The capital of Lithuania, Vilnius, is the ideal size for active travel feet who want a city that can be wandered around with nothing more than leg power. Like 2 to four minutes in Dubai, Vilnius is small enough to be thoroughly explored on a short day or two trip but leaves enough behind for a subsequent visit or longer stay. Here’s how to best introduce yourself to this Baltic city of 540,000 people.
Get To Your Hotel First, Not The Airport
Vilnius is really refined almost to its edges, except where taxi drivers meet Vilnius International Airport. The majority will gleefully try to charge you triple the normal rate to get into town and while there are airport shuttles available, an honest cab is too inexpensive plus convenient to pass up. One quiet way to beat those shady taxi drivers is to call ahead to your hotel or hostel to have them send a cab for you.
Most of you who’re familiar with eastern Europe know this is standard practice to avoiding getting ripped off (in India as well) so be sure to have your unlocked mobile phone and hostel digits handy. (In case you don’t, the departures terminal upstairs has free wireless for a Skype Out call.)
From Art To Old Then Back Again
When walking around generally one wants to see unique – and brick buildings with straight edges in Europe just isn’t it. You’re better off starting with Uzupis, literally “across the river” in Lithuanian. It’s the hippie-ish we-might-be-smoking-weed-before-painting-things neighborhood of Vilnius.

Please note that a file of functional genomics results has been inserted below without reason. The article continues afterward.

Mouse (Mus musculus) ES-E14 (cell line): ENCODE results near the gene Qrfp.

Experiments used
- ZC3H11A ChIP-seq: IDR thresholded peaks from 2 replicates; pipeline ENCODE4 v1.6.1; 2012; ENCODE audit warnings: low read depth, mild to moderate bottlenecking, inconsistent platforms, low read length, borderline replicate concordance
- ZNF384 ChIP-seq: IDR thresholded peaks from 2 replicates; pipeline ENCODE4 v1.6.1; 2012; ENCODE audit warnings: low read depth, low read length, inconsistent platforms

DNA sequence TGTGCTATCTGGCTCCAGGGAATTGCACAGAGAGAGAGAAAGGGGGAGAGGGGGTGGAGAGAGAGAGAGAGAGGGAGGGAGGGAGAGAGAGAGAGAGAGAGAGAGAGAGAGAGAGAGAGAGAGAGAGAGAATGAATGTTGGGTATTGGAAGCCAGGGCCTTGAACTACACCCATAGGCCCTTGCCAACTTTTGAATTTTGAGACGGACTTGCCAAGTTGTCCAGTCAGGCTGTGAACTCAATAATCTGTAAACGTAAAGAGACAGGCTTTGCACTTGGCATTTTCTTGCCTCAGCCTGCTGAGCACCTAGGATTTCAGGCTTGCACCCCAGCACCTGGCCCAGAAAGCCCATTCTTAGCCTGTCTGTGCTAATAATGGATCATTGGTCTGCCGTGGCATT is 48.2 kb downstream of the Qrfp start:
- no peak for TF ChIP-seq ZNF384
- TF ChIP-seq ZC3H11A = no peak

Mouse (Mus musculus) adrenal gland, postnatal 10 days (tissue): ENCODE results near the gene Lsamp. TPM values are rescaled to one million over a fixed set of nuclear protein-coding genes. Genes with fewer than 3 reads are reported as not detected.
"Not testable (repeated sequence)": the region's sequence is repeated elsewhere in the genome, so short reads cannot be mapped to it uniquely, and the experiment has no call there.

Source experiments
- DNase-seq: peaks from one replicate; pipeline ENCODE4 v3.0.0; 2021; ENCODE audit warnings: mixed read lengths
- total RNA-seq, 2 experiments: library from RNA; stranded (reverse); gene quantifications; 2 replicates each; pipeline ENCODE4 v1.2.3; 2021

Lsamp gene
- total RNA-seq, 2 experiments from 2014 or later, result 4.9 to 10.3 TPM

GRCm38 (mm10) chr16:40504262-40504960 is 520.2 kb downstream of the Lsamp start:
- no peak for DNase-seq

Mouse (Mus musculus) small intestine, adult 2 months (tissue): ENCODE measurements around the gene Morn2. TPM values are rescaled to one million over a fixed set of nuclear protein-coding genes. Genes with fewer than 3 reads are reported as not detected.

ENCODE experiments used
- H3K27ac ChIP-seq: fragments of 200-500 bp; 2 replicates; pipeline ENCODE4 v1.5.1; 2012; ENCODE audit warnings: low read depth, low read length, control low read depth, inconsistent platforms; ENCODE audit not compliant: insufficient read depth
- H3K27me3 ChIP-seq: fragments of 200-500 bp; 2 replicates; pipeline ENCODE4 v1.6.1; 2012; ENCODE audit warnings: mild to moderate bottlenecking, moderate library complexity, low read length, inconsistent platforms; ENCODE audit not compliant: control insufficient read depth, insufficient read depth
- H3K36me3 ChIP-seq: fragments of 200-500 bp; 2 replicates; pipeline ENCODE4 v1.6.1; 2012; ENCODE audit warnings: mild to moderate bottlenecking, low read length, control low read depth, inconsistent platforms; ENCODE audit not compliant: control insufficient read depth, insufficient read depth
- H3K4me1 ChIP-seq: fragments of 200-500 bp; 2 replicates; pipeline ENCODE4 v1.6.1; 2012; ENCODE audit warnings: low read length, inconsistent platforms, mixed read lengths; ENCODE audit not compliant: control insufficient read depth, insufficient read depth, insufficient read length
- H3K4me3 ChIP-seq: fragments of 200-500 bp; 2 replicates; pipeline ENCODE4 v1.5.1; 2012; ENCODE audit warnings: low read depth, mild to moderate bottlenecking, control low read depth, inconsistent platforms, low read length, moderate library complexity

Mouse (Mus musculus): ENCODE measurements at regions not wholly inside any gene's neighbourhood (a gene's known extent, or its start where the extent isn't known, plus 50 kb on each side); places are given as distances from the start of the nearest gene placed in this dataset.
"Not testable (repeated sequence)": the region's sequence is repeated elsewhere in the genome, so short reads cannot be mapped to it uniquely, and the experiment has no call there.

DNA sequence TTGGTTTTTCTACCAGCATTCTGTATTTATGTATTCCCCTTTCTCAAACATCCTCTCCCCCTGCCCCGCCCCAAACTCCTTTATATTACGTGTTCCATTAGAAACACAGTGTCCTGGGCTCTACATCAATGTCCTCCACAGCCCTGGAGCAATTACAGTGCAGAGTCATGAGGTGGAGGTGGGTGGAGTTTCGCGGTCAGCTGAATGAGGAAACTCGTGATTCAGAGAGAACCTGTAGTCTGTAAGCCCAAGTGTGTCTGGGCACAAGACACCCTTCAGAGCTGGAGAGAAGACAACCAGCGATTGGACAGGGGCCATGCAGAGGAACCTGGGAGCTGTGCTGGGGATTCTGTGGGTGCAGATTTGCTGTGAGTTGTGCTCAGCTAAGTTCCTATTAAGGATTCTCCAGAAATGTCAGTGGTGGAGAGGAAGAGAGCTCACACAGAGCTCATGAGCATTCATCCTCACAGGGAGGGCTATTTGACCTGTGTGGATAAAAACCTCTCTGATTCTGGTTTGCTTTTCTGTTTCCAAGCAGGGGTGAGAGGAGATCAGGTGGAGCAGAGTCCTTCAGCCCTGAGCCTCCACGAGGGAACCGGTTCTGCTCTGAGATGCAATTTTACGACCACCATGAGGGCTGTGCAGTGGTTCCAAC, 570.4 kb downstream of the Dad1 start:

Visually, it’s interesting, whether you happen to be intoxicated or not. (Keep in mind marijuana is illegal in Lithuania.) Although they don’t look inviting, many of the alleyways are colored with extraordinary talent next to pawn shops that accept Uzupis’ own currency. Yes, Uzupis is a lot like Copenhagen’s autonomous neighborhood Christiania, aesthetically and ideologically.
Hike, Don’t Walk To The Three Crosses
You can almost miss the Three Crosses monument, which overlooks Vilnius and offers the best views of the city. Just north of Uzupis, don’t just walk straight up, come around and stroll through Hill (Kalnai) Park first. Then, make use of the hiking trail (not the paved asphalt path) going around to the right – where you’ll be able to see the remains of the original monument destroyed by the Soviets in 1950 – the current crosses were placed in 1989.
Hiking down the paved path this time leads you around Gedimina’s Tower, remains of a 13th century fort that most travelers without a specific interest can skip. You’ll end up in front of the Vilnius Cathedral whose side rooms filled with passionate praying reminiscent of Metekhi in Tbilisi, Georgia give a glimpse into Lithuanian faith.
Depending on the season, there’s often a jollier atmosphere right outside in Cathedral Square next to Bell Tower; where I witnessed a student dance group practicing their moves for a large crowd.
15 Minutes On To The Old Town
Meandering slowly south you can recharge with a snack and coffee at a place like Saskaita on Pilies Street, a part of town that captures hungry tourists and locals alike. Granted you might be thirstier for a stronger drink – like a local beer at Snekutis (the one across town toward the bus station.) Whether you’re leaving town on to nearby Latvia or staying for a few more days, much of Vilnius is accessible within a half hour’s walk of calorie burning sightseeing.